It takes some digging to get the BLS data on unemployment duration. I haven't gotten the fully detailed data myself, but, fortunately, I came across this item:
Whtat this shows is that older and more educated workers tend to take longer to take new employment. Even at the site where this is posted, it is attributed to the notion that older, educated workers have a harder time fitting into the labor force.....(in exaggerated whisper) because we're not supposed to say that people who are not employed have any discretion in their life choices, even though we all have close friends and family who have resided in these categories and who had discretion about their working decisions. Shhhhh. If you tell anyone I said that, I will deny it. (clears throat and looks to left and right). I have color coded the chart to make clear - duration of unemployment is longer for older, more educated workers. I didn't suggest that this is because they might have their mortgage paid off, or have children that have grown up and moved away, or some savings, or the ability to work temporarily as a consultant in their old industry. And it's absolutely not because after decades of working and saving, they don't immediately need to work, but simply enjoy working when conditions present them with an especially interesting job.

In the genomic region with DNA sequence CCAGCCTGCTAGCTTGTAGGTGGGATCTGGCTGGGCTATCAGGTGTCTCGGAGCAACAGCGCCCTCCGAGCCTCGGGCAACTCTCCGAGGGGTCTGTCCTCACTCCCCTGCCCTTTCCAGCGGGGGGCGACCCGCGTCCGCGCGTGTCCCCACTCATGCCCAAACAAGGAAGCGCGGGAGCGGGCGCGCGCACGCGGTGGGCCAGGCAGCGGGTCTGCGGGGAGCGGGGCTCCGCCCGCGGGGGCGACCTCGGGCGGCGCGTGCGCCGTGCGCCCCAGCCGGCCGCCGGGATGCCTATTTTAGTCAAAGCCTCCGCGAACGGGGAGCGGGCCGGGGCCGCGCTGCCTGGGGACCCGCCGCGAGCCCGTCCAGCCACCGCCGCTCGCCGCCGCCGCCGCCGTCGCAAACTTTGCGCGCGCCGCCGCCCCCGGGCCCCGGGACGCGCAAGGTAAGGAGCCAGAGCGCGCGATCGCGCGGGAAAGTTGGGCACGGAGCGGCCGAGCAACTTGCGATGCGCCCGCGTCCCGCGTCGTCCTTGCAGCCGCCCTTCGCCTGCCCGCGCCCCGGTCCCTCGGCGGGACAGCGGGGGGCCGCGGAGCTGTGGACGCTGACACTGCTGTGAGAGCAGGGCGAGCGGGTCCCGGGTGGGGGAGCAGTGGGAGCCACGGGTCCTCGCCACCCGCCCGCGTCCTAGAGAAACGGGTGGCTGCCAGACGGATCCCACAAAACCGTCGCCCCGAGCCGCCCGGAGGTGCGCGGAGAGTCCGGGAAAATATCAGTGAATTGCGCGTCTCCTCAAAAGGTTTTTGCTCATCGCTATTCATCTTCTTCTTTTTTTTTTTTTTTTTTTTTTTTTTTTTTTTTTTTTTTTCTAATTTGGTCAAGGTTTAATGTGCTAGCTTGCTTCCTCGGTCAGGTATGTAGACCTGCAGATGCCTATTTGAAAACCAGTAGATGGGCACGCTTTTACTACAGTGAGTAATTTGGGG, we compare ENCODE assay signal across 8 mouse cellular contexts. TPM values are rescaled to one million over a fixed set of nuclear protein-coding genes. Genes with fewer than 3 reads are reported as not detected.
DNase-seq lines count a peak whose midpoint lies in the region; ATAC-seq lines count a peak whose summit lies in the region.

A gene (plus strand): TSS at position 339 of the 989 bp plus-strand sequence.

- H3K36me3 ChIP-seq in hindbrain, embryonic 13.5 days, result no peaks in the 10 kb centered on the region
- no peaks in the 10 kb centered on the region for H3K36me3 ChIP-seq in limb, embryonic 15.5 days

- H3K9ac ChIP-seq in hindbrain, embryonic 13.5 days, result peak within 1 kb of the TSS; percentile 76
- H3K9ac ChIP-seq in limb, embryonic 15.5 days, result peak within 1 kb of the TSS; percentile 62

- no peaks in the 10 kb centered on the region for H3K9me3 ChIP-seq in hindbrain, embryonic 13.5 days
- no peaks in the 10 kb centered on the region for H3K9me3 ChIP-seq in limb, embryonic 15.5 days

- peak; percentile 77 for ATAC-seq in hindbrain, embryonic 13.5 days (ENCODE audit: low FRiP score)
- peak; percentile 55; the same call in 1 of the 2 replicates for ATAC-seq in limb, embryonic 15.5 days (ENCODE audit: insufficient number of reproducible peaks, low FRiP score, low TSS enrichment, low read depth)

As the source for this table put it:
"So what does one do with the over-45s with a BA or higher? ... The current mantra is 'more education is good for you' but this shows that it can, in the long run, hurt you...... It is tough to find a job, especially if you are older and better educated."I've also noticed that you never see Tom Hanks in bad sitcoms any more....It must be because becoming an international movie star, ironically, makes it harder to get work in TV. We should warn young actors about this downside!
The GAO report referenced above adds that about 1/4 of unemployed workers who exhausted insurance received some type of social security or disability insurance. In fact, of the survey respondents who had exhausted UI in 2009, more were on social security and disability than were on SNAP type programs.